By Mick Woodcock
The early days of the Arizona Territory were a time when men went about armed. As Daniel Ellis Conner, a member of the Walker Party and an original settler in Prescott, wrote in his biography, Joseph Reddeford Walker and the Arizona Adventure, the carrying of firearms was a habit. On leaving Arizona for California he wrote, “I had often thought how pleasant it would be to unbuckle my belt and throw it with its scabbards and pistols altogether into the sea….But it was a long while before I could be accustomed to being without them, and I was constantly feeling that something was wrong, without thinking what it was, but on turning my attention to it I invariably found the annoyance caused by the absence of the heavy belt, which I had become accustomed to wearing.”
The amount of fire power being carried by local citizens was noted in the October 16, 1869 Weekly Arizona Miner. “Scarce a night passes that we do not hear shooting, from some direction. Sometimes citizens get drunk and fire their pistols off; then soldiers get boozy and do the same thing. We really hope men would come to see the folly of carrying on in this way. It is ridiculous as well as dangerous. Of course, in a country like this, men are bound to go armed, when traveling or working in the country, but we have never yet seen the necessity for packing six-shooters and bowie knives in a peaceable town like this.”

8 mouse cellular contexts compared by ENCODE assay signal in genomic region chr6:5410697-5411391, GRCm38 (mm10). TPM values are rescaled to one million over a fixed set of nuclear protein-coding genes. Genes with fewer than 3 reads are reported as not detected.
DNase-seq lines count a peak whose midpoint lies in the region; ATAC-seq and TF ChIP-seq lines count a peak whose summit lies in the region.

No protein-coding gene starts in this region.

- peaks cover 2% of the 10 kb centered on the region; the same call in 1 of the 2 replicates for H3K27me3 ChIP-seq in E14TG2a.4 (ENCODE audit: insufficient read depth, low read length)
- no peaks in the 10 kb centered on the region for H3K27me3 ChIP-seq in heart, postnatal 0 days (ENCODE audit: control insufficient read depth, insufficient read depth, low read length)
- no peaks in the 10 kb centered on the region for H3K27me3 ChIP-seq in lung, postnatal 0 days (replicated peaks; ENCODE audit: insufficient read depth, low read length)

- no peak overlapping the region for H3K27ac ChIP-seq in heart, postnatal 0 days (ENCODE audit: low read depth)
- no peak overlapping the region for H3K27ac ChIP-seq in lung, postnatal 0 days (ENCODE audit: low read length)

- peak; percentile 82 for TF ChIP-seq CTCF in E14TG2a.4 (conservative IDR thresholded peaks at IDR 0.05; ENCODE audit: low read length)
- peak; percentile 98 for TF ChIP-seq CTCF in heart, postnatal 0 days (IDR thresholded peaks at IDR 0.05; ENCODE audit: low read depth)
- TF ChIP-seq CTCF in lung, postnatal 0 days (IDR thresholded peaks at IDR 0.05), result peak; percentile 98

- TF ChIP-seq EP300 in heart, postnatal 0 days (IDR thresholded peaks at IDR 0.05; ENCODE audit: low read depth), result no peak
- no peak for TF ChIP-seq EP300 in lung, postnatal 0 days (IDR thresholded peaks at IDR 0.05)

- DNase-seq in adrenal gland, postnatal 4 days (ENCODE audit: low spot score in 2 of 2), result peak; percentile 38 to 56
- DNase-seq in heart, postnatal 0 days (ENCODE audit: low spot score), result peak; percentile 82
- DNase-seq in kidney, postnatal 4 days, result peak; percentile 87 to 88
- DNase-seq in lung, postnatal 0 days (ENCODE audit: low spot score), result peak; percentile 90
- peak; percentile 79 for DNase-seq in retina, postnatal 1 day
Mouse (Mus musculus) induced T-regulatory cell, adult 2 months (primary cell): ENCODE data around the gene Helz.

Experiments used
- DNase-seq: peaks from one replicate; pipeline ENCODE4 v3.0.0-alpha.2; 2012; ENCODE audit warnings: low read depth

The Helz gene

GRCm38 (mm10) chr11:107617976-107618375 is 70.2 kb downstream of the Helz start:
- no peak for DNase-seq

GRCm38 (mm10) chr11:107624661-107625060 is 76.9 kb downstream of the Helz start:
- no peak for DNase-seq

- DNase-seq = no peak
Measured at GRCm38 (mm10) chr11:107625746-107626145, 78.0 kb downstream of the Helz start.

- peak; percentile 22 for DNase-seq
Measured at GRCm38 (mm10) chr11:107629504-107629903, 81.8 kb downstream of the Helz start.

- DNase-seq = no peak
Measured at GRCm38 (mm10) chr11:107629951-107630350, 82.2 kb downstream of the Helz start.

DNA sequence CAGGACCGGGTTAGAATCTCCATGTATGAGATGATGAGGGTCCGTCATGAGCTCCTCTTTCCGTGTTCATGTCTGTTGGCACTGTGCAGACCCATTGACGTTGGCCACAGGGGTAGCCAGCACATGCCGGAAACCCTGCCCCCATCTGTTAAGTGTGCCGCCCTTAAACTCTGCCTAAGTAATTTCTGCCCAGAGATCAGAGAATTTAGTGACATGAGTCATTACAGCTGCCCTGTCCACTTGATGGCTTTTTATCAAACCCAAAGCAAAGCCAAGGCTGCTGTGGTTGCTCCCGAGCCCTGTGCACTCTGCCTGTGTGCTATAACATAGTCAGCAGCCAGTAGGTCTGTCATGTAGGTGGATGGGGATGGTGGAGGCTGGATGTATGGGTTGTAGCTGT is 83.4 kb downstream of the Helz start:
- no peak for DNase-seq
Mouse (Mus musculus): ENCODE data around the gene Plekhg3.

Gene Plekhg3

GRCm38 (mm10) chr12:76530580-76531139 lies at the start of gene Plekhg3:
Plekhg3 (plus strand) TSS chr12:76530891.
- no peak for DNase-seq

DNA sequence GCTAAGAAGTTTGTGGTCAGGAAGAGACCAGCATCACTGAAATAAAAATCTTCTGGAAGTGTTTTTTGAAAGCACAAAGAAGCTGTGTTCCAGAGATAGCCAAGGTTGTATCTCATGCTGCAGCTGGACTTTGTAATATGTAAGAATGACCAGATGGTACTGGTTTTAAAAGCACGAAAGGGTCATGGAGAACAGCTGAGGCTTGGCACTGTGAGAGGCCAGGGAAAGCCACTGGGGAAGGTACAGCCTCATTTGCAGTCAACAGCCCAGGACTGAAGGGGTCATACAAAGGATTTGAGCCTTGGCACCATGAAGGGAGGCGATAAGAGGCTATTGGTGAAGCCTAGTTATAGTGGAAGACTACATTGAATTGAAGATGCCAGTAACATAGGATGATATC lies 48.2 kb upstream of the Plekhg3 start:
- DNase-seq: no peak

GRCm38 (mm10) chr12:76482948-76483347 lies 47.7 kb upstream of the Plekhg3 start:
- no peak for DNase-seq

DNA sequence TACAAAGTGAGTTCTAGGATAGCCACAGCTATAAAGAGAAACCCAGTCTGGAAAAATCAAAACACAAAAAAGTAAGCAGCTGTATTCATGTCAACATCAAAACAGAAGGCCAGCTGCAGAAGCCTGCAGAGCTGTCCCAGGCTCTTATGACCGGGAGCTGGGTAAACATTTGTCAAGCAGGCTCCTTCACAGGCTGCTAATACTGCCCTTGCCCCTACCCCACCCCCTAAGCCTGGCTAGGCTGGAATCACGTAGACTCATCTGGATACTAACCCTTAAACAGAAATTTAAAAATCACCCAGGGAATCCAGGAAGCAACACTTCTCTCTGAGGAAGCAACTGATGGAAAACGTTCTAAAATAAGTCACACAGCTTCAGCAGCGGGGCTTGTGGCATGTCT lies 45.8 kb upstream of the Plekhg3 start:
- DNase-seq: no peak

Interestingly enough, the first recorded firearms fatality in the area was a hunting accident. The Honorable Joel Woods, a former Colorado territorial legislator and recent immigrant to the new town of Prescott, was killed in a hunting accident in the local woods. This occurred June 1, 1864 and his funeral was the next day. “Mr. Woods was buried on the 2d instant in a beautiful ground just east of the town which will be reserved for a public cemetery.” He had the dubious distinction of being the first burial in the new cemetery.
The historical record is silent regarding death by accidental discharge of a firearm until 1868. A May 9th newspaper article titled, “Sad Accident,” described the shooting of Louis Ausbuettle at his mining claim. He put his revolver above where he was working and when it fell it “… went off and lodged a bullet in the unfortunate man’s head. The ball entered his forehead a little above the left eye.” He subsequently died.
In the same article it was mentioned that this was the second death by accidental gunshot in the mining district. “One Sunday morning, in the summer of ’64, as a party of Coloradans who had just come to the country, were picking cherries in a flat above Boggs’ old camp, one of them, who carried a shot-gun in his hand, and who was dragging it towards him, (with the muzzle pointed at his breast) through the brush, fell to the ground, shot dead through his own carelessness, by his own gun.”
Another self-inflicted wound resulted in death, but this time from tetanus. The newspaper reported that a man in Wickenburg died of it as the result of shooting himself in the foot while trying to butcher a steer. The pistol discharged with the bullet lodging in his right heel. According to the Weekly Arizona Miner, “He suffered terribly, for several days, before Death came to his relief.”
Next time, accidental shootings of soldiers.
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